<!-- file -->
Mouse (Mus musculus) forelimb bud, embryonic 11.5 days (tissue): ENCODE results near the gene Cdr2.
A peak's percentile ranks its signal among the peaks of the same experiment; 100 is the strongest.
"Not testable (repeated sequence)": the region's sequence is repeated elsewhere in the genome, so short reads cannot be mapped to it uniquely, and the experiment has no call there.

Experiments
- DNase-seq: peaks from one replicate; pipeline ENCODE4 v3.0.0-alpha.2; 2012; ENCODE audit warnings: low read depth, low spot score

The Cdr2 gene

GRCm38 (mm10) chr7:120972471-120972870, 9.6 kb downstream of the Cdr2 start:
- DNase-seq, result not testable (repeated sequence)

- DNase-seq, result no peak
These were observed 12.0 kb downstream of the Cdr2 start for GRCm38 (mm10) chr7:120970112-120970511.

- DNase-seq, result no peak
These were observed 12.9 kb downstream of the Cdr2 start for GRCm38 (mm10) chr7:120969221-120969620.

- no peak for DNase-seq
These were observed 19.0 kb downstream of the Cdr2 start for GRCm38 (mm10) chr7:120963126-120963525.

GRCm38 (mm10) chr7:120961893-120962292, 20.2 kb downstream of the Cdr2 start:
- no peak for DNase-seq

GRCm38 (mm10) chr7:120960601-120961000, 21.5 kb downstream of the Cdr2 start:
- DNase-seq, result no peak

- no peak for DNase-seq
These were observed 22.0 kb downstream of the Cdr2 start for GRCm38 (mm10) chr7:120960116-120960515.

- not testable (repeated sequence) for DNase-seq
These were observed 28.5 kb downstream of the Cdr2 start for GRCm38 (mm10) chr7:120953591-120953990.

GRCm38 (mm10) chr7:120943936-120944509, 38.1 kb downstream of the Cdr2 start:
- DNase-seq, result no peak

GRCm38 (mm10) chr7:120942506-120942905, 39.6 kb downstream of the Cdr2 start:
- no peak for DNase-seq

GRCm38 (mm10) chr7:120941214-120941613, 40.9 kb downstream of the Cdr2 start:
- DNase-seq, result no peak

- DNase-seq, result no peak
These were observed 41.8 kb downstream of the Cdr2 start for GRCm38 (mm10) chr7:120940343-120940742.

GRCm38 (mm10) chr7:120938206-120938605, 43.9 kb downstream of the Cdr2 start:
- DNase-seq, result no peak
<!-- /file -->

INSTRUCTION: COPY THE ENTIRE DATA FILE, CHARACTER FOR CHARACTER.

Mouse (Mus musculus) forelimb bud, embryonic 11.5 days (tissue): ENCODE results near the gene Cdr2.
A peak's percentile ranks its signal among the peaks of the same experiment; 100 is the strongest.
"Not testable (repeated sequence)": the region's sequence is repeated elsewhere in the genome, so short reads cannot be mapped to it uniquely, and the experiment has no call there.

Experiments
- DNase-seq: peaks from one replicate; pipeline ENCODE4 v3.0.0-alpha.2; 2012; ENCODE audit warnings: low read depth, low spot score

The Cdr2 gene

GRCm38 (mm10) chr7:120972471-120972870, 9.6 kb downstream of the Cdr2 start:
- DNase-seq, result not testable (repeated sequence)

- DNase-seq, result no peak
These were observed 12.0 kb downstream of the Cdr2 start for GRCm38 (mm10) chr7:120970112-120970511.

- DNase-seq, result no peak
These were observed 12.9 kb downstream of the Cdr2 start for GRCm38 (mm10) chr7:120969221-120969620.

- no peak for DNase-seq
These were observed 19.0 kb downstream of the Cdr2 start for GRCm38 (mm10) chr7:120963126-120963525.

GRCm38 (mm10) chr7:120961893-120962292, 20.2 kb downstream of the Cdr2 start:
- no peak for DNase-seq

GRCm38 (mm10) chr7:120960601-120961000, 21.5 kb downstream of the Cdr2 start:
- DNase-seq, result no peak

- no peak for DNase-seq
These were observed 22.0 kb downstream of the Cdr2 start for GRCm38 (mm10) chr7:120960116-120960515.

- not testable (repeated sequence) for DNase-seq
These were observed 28.5 kb downstream of the Cdr2 start for GRCm38 (mm10) chr7:120953591-120953990.

GRCm38 (mm10) chr7:120943936-120944509, 38.1 kb downstream of the Cdr2 start:
- DNase-seq, result no peak

GRCm38 (mm10) chr7:120942506-120942905, 39.6 kb downstream of the Cdr2 start:
- no peak for DNase-seq

GRCm38 (mm10) chr7:120941214-120941613, 40.9 kb downstream of the Cdr2 start:
- DNase-seq, result no peak

- DNase-seq, result no peak
These were observed 41.8 kb downstream of the Cdr2 start for GRCm38 (mm10) chr7:120940343-120940742.

GRCm38 (mm10) chr7:120938206-120938605, 43.9 kb downstream of the Cdr2 start:
- DNase-seq, result no peak